“Many of them are downbeat about the stand-off between President and parliament — which the President told us was due to ‘a few manipulators:’ the disputes are over constitutional amendments required for Senate and local elections; parliament’s demands that the President and Ministers prove that they do not hold dual nationalities; and investigation of government contracts. Some think this will all come to a head in a matter of days,” he wrote. said.
And with his encounter with the parliament, Parham noted that, “they also complain about their political differences with the President, with whom the opposition-dominated parliament is at loggerheads.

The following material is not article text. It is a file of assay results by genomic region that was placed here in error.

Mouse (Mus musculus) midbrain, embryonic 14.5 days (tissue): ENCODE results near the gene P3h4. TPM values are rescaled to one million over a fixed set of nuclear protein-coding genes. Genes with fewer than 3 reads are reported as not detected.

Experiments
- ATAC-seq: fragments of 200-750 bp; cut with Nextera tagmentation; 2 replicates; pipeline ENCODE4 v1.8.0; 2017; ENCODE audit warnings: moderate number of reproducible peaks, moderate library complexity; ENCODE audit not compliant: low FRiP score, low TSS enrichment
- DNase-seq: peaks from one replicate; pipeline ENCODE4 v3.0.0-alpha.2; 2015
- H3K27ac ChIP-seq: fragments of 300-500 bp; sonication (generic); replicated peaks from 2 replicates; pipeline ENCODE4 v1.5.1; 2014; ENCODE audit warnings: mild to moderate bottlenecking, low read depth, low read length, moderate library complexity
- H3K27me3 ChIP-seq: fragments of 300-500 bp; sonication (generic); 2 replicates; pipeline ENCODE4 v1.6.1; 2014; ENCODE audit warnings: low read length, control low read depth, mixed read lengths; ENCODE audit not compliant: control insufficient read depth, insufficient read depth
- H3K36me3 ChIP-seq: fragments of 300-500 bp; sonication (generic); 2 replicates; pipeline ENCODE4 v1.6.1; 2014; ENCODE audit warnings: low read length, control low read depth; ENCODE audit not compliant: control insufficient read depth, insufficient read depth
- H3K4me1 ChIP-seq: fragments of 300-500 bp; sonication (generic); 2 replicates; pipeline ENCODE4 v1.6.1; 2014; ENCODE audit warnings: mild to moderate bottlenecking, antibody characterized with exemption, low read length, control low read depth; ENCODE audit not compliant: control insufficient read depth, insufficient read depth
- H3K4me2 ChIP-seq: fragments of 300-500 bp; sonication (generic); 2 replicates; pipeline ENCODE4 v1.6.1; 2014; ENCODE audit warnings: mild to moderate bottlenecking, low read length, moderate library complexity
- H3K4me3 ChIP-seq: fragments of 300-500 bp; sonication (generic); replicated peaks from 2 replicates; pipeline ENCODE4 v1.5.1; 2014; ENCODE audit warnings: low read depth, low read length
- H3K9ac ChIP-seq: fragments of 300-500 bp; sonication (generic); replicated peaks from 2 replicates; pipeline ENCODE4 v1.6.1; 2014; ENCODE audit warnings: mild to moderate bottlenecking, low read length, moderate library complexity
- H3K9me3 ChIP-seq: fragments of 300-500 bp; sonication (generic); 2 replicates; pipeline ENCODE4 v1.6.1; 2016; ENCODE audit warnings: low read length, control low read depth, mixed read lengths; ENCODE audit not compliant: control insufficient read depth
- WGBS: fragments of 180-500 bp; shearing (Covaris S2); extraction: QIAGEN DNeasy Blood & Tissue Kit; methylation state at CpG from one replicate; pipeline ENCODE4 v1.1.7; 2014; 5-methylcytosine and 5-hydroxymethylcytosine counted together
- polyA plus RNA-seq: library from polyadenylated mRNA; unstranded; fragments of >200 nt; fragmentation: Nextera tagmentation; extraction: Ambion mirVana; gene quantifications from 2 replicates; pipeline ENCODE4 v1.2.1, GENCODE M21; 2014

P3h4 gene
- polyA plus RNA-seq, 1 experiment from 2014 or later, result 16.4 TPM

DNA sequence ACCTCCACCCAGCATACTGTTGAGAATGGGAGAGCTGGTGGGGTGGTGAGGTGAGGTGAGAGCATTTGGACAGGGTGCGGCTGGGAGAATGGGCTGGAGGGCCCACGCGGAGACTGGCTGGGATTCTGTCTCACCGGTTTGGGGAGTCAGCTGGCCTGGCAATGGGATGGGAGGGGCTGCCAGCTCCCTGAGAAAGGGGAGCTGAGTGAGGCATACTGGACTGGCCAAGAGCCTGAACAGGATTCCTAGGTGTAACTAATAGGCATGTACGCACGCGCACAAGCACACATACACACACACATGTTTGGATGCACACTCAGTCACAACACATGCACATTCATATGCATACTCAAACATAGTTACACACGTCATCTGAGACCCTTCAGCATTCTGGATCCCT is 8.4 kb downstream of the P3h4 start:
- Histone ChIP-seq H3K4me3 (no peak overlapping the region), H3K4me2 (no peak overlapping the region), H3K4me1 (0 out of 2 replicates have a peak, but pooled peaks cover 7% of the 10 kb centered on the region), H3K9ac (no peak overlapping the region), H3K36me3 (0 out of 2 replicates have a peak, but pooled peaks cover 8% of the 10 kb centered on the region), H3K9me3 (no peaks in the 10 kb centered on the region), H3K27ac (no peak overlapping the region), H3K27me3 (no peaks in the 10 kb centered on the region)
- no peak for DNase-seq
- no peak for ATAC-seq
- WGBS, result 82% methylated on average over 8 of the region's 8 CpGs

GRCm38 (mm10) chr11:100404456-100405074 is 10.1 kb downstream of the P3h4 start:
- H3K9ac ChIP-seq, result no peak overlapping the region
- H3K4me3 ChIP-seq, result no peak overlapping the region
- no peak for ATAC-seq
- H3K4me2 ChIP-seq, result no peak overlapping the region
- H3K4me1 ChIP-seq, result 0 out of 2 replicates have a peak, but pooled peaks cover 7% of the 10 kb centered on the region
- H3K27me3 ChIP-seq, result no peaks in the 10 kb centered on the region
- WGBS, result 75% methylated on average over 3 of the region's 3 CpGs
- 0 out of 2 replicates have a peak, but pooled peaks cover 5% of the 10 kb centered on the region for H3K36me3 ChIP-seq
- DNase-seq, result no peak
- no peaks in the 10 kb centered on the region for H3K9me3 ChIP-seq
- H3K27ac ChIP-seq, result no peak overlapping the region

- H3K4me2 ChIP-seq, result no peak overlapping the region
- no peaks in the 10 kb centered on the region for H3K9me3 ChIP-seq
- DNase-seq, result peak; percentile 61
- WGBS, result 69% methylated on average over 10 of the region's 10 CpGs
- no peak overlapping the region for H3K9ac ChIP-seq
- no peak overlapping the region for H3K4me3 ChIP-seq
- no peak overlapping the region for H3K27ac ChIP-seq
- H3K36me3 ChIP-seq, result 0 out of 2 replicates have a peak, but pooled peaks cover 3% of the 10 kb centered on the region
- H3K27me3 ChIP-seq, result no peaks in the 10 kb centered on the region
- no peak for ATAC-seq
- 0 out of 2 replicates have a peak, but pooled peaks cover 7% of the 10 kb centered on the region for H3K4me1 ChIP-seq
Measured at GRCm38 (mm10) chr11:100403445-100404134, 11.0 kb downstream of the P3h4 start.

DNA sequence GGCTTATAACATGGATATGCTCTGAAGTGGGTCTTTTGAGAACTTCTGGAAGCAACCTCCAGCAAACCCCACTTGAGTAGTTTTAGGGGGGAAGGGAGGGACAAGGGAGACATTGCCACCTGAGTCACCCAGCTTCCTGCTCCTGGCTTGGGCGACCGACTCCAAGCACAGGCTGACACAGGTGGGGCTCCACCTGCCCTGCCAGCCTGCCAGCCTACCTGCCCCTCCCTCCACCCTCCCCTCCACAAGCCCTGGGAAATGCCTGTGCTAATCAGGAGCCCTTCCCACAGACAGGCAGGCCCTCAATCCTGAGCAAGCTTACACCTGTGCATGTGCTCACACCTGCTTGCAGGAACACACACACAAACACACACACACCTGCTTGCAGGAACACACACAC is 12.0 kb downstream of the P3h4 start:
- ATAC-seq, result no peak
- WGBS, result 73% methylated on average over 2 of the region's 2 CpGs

“It would have been good to hear more of a positive vision for Haiti and the role of the parliamentary leadership in that,” he wrote. the UK permanent secretary wrote.
Simon Desras, president of the Haitian Senate, told council members that ensuring security and stability in Haiti remains a “daunting political challenge.”
“Failure is already knocking at our doors while the authoritarian impulses of the presidential executive are showing their tentacles,’’ he said. “The gap deepens, day by day, between the main actors, director, representatives of these two powers.’’
For now, the Security Council will discuss among itself the findings of the trip, with a debate scheduled March 8. It must decide not just whether to renew the mandate when it comes up for renewal in October, but what shape the mission should take as it continues to drawdown to pre-quake status.